Several electric-vehicle startups that went public by merging with special purpose acquisition companies, or SPACs, the last two years made some nervy disclosures this week.
Canoo, the buzzy electric-van outfit that drew interest from Apple’s car team back in 2020, issued a going concern warning that there’s substantial doubt as to whether it has enough cash to keep operating for another year.
Lordstown Motors completed the sale of its electric pickup plant to Foxconn only after multiple delays and an admission it didn’t have enough money to refund the iPhone assembler if the deal fell through.
And Fisker, which is six months away from delivering its debut electric sport utility vehicle, reiterated belief that it has sufficient cash for at least the next year with the caveat that it may need more due to changed business conditions.
All of this has understandably given investors pause in an equity market where the tide is clearly going out. The tech-heavy S&P 500 Index is down 18% this year, and some post-SPAC EV stocks have fallen much further. The rout doesn’t bode well for the near-term ability for companies with little or no revenue to raise more money and get their vehicles to market.
An environment of rising interest rates and less-friendly capital markets is particularly problematic for EV companies because of how much money they were always going to need to make it in the long run. Consider this comparison, courtesy of Jefferies: Tesla has raised $23.5 billion — and generated almost that much in gross earnings — to get where it is today. Excluding outlier Lucid, the 11 EV companies that went public via SPAC since 2020 combined have raised roughly $7.5 billion.
Tesla is, of course, not the only well-resourced competition that awaits these companies. Rivian raised almost $12 billion from its initial public offering in November and has brought in almost $25 billion in total capital. General Motors and Ford are pumping out high-margin pickups and SUVs to fund the flotilla of EVs they’ll have hitting the road in the coming years.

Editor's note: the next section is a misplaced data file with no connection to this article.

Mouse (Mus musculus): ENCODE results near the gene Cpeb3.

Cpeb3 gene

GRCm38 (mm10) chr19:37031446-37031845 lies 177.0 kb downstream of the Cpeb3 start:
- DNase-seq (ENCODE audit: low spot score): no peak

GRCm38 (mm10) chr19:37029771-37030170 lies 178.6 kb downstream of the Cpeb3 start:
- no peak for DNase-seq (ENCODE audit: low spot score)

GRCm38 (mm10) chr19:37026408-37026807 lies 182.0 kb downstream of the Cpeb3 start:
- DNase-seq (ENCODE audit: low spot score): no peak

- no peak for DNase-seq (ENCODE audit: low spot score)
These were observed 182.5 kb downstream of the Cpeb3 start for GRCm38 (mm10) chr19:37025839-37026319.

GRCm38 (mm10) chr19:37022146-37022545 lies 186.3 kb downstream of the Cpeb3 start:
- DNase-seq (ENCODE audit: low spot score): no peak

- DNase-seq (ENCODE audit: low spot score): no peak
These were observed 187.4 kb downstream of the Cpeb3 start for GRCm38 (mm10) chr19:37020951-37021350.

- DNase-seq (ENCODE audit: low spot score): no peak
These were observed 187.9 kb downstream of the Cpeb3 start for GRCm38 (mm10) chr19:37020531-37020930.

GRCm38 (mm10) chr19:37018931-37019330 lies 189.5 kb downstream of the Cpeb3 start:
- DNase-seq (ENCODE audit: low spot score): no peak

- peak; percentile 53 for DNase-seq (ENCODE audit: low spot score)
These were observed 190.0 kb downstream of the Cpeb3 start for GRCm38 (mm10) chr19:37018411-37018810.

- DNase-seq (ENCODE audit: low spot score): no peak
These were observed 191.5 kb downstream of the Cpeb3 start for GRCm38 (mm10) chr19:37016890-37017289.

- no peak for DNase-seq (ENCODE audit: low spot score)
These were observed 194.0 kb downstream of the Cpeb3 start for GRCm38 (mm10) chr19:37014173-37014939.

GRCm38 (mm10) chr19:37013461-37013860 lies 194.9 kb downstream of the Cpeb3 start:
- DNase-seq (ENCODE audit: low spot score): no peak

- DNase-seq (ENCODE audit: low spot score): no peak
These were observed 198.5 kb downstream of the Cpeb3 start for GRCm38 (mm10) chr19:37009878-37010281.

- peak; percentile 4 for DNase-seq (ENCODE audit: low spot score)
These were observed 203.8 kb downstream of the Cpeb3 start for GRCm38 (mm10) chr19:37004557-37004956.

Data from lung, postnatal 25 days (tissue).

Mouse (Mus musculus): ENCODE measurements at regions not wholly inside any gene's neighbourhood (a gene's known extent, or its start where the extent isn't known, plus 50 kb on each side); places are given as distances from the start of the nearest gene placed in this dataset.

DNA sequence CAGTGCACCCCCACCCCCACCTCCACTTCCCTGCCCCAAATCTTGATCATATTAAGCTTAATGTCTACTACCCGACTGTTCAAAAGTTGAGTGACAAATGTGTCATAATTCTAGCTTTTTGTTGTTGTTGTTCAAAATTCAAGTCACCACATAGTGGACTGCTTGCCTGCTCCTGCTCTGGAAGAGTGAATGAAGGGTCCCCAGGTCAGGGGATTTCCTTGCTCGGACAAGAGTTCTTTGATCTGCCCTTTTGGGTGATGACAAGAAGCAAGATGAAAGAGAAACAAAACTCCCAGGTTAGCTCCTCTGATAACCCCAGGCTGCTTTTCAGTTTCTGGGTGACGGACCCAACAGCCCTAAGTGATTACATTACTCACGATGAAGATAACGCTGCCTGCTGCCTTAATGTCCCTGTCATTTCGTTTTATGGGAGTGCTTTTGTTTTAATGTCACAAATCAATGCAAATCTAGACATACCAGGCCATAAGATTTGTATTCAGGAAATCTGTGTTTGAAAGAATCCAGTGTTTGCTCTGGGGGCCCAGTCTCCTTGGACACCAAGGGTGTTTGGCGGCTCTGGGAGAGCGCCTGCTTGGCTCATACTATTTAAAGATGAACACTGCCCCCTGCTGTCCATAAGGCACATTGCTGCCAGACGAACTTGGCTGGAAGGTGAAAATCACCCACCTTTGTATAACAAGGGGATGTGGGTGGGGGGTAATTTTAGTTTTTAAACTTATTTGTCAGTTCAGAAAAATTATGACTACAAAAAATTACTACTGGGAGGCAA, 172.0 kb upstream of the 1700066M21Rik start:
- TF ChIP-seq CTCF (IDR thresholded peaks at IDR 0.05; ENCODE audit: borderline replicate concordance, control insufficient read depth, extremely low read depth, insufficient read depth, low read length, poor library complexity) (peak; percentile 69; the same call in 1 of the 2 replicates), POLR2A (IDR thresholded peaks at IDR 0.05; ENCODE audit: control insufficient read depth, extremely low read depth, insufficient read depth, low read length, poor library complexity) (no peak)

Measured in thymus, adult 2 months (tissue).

Lucid has raised $8 billion and has a flush backer in Saudi Arabia’s sovereign wealth fund. That’s a good thing, because Bloomberg Intelligence estimates the carmaker will burn through almost $8 billion this year and next, and may need to raise at least another $2.5 billion for additional wiggle room. BI’s forecasts suggest Fisker, Lordstown, Canoo and Nikola risk exhausting their respective cash balances by the end of next year, and that they too could use more capital.
Several of these startups are trying out an asset-light business model to minimize investment. Fisker and Lordstown are both relying on Foxconn to do assembly. Mega-supplier Magna’s contract-manufacturing subsidiary also will build vehicles for Fisker. Nikola’s first trucks are being built with partner Iveco, the commercial-vehicle unit of CNH Industrial. These approaches will reduce costs, but won’t erase them.
Fisker, Lordstown, Canoo and Nikola currently have a total of $1.4 billion cash on hand. Raising more will be difficult because they don’t own much to secure asset-backed loans. Convertible debt is currently pricey. Equity is the way out, but again, their shares have been getting hammered. If they can get deals done to sell more stock, it will be dilutive to existing shareholders.
And for each of these companies, we’re talking about money to produce and support the first vehicles they’re trying to get out of factory doors. To make it big over the long term, they need Tesla money. This isn’t the kind of market from which they’re going to get it.
–By David Welch (Bloomberg)